Extinguishing Fear and Craving: Neuromodulating Shared Circuits Save

Date Added
March 7th, 2017
PRO Number
Pro00064233
Researcher
Lisa Mcteague

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Keywords
Alcohol, Anxiety, Brain, Depression
Summary

Individuals with anxiety disorders are approximately twice as likely as the general population to experience alcohol addiction and vice versa. The affinity toward addiction is especially high in the case of posttraumatic stress disorder (PTSD). Animal and human work has suggested that the neurocircuitry largely overlaps in both the expression and extinction of fear and craving. This study involves utilizing one session of non-invasive brain stimulation (repetitive transcranial magnetic stimulation) to enhance extinction learning as measured with functional magnetic resonance imaging, in both healthy individuals and those with PTSD and alcohol addiction. While this is a single session study, the goal of this study is two identify promising new brain targets to be used therapeutically for individuals suffering from PTSD and alcohol addiction.

Institution
MUSC
Recruitment Contact
Lisa McTeague
843-792-8274
mcteague@musc.edu

Neuromodulation of Cognitive Control Save

Date Added
April 5th, 2016
PRO Number
Pro00053644
Researcher
Lisa Mcteague

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Keywords
Healthy Volunteer Studies
Summary

In this study we are assessing ways in which people pay attention and make decisions. We will test whether certain brain regions are central to these processes by using brain stimulation, specifically transcranial magnetic stimulation to briefly disrupt attention and decisions in the context of a computer game.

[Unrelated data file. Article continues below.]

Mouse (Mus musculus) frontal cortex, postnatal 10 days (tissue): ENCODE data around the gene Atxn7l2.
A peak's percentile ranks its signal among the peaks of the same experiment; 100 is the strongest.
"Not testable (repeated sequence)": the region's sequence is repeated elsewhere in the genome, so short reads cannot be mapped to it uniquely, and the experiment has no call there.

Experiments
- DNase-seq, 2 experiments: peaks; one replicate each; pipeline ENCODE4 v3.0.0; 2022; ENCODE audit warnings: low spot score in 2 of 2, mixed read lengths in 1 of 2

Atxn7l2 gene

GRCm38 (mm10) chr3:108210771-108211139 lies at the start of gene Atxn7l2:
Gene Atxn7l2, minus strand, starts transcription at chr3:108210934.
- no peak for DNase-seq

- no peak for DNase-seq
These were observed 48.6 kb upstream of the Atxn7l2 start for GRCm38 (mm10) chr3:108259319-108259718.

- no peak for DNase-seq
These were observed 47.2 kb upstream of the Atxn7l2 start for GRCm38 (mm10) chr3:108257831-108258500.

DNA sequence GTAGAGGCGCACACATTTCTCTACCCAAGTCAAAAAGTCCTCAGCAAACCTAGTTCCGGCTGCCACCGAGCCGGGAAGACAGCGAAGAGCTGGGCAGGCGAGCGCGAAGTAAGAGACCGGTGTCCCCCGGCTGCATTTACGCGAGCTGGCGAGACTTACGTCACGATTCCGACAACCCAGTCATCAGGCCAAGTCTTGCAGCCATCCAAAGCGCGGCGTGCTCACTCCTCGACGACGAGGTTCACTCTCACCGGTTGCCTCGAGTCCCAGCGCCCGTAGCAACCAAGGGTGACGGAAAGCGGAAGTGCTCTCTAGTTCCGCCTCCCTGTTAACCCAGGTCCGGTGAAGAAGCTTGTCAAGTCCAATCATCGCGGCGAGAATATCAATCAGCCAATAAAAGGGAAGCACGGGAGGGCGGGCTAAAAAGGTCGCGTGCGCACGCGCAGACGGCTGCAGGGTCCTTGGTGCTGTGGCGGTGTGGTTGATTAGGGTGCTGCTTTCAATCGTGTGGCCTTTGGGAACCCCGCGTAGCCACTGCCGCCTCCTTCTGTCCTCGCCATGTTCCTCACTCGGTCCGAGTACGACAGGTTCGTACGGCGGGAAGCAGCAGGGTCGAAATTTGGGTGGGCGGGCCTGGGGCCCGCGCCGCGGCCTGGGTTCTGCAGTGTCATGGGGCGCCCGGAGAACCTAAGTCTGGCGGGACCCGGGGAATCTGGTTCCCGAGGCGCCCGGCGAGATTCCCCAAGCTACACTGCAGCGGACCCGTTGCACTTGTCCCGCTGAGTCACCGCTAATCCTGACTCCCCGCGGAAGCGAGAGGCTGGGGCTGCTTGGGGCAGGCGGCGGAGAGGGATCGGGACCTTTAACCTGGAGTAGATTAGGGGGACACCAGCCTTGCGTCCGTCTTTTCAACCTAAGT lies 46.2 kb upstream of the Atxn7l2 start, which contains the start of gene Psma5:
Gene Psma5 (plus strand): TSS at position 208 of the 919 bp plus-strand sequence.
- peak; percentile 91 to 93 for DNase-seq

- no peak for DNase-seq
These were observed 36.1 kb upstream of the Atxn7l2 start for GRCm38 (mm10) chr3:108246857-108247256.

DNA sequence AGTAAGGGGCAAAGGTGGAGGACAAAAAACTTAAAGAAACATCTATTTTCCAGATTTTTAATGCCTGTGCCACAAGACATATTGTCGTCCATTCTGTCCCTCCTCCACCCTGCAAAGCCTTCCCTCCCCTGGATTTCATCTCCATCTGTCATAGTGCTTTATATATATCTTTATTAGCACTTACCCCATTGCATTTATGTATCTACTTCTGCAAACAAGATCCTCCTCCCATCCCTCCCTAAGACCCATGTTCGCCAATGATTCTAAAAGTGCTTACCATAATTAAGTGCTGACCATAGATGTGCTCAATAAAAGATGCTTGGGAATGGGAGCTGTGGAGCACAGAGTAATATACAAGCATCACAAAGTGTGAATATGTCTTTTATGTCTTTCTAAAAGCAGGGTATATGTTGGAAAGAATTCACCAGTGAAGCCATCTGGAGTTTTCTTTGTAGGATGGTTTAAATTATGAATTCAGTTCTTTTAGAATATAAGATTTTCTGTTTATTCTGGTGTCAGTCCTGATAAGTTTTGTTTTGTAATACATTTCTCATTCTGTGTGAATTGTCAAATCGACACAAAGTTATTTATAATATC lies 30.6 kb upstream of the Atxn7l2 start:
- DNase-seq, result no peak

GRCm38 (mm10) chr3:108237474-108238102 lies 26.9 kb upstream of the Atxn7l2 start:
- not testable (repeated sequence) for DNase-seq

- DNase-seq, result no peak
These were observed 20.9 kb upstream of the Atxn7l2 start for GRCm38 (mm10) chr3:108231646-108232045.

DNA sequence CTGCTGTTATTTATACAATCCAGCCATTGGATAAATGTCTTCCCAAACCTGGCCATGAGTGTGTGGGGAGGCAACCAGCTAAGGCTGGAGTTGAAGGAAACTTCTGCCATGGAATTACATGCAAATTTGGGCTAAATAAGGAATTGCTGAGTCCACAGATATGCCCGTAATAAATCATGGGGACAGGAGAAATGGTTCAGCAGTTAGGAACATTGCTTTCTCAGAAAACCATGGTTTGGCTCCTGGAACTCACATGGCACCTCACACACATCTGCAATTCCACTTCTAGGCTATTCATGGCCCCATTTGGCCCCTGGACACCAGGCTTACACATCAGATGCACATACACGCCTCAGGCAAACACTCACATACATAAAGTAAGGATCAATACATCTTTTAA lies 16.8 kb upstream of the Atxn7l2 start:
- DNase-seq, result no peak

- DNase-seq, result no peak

Institution
MUSC
Recruitment Contact
Lisa McTeague
843-792-8274
mcteague@musc.edu

Remediating Emotion Deficits in PTSD: Probing and Modulating Neurocircuits Save

Date Added
November 4th, 2014
PRO Number
Pro00038957
Researcher
Lisa Mcteague

Silhouette
Keywords
Anxiety, Brain, Depression
Summary

The current investigation uses a brain-based technique, transcranial magnetic stimulation (TMS), which has helped to treat depression, to try to stimulate those brain regions understood to be essential to emotional experience and impaired in PTSD. In summary, the aim is to enhance emotion engagement and regulation and possibly uncover new brain-based interventions that could help ready the brain so an individual with PTSD could then fully engage and thus optimize emotion-focused psychotherapy.

Institution
MUSC
Recruitment Contact
Lisa McTeague
(843) 792-8274
mcteague@musc.edu

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